- Variable frequency drives are installed on most motors for energy savings to allow the speed control to be optimized, which reduces the amps drawn by the motor.
- Clean-in-place technology reduces chemical and water usage, as well as energy consumption.
- The dust collection system collects and allows reclaim of fugitive dust from raw materials and final product, thus eliminating waste and air pollution.
- Make-up water to the boiler feedwater system is routed through the stack economizer to preheat the water. This reduces energy by using waste heat as a source to heat the cold incoming water.
- Air handlers are designed for air-side economizers to use as much outside air as possible to reduce the overall energy needed for cooling. When the outside air temperature is lower than the return air temperature (and at an acceptable dew point to avoid high humidity indoors), it’s used to reduce the cooling loads. When the outdoor air temperature drops below the air handler supply temperature, the outside air is modulated to provide maximum cooling but avoid re-heat needs.
- The office HVAC system uses a variable refrigerant flow (VRF) system with outside air ducted to the spaces directly to meet code compliance. VRF is a favorable alternative to traditional HVAC options due to its design flexibility, simultaneous heating and cooling, highly efficient performance and more. This system uses the minimal amount of energy for cooling and heating of spaces while providing outside air to spaces to meet code. A VRF system eliminates large distribution ducts, which also reduces energy losses.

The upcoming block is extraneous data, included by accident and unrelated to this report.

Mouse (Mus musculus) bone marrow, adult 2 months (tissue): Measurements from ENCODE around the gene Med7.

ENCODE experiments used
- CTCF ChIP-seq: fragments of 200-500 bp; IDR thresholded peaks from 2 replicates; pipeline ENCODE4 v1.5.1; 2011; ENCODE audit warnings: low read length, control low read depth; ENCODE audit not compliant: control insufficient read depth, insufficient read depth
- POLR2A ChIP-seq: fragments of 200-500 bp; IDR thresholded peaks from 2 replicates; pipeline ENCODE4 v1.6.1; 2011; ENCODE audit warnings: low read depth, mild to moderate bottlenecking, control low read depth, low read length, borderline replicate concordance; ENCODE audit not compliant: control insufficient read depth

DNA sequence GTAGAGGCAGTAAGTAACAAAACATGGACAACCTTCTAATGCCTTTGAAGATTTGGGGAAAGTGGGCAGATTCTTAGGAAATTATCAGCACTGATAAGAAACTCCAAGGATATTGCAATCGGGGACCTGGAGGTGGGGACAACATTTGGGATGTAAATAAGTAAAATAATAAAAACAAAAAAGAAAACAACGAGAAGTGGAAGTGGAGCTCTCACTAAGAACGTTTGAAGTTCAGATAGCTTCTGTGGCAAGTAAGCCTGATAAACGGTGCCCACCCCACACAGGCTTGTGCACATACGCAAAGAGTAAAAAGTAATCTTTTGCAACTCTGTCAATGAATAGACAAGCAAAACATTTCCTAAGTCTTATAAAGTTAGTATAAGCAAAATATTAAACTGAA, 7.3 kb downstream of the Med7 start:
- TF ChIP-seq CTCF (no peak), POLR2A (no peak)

- The lighting system for the building uses 50% less power than what is allowed by the energy code for this building type. This reduction was accomplished by using energy efficient LED light sources and efficient light fixtures to maintain the required lighting levels. The light fixtures are controlled by motion sensors to maximize the energy savings by only illuminating areas that are occupied.
Employee-Driven Sustainability Efforts
Sustainability isn’t just a matter of design and operations at MycoTechnology. It’s an employee-driven initiative backed by corporate responsibility. Employees formed a Sustainability Committee with a focus on increasing recycling, reducing the use of non-recyclables, encouraging mass-transit and carpooling and engaging in community activities. MycoTechnology also compiles and distributes key performance indicators monthly to ensure continual sustainability, including energy and water consumption and recycled materials.
MycoTechnology was named winner of Food Engineering magazine’s 2020 Sustainable Plant of the Year. The company is being honored for not only operating in a sustainable way, including using reclaimed water for process purposes, but also using a sustainable ingredient.
MycoTechnology’s new fermentation plant and headquarters also won an Engineering News-Record Regional Best Projects award for manufacturing.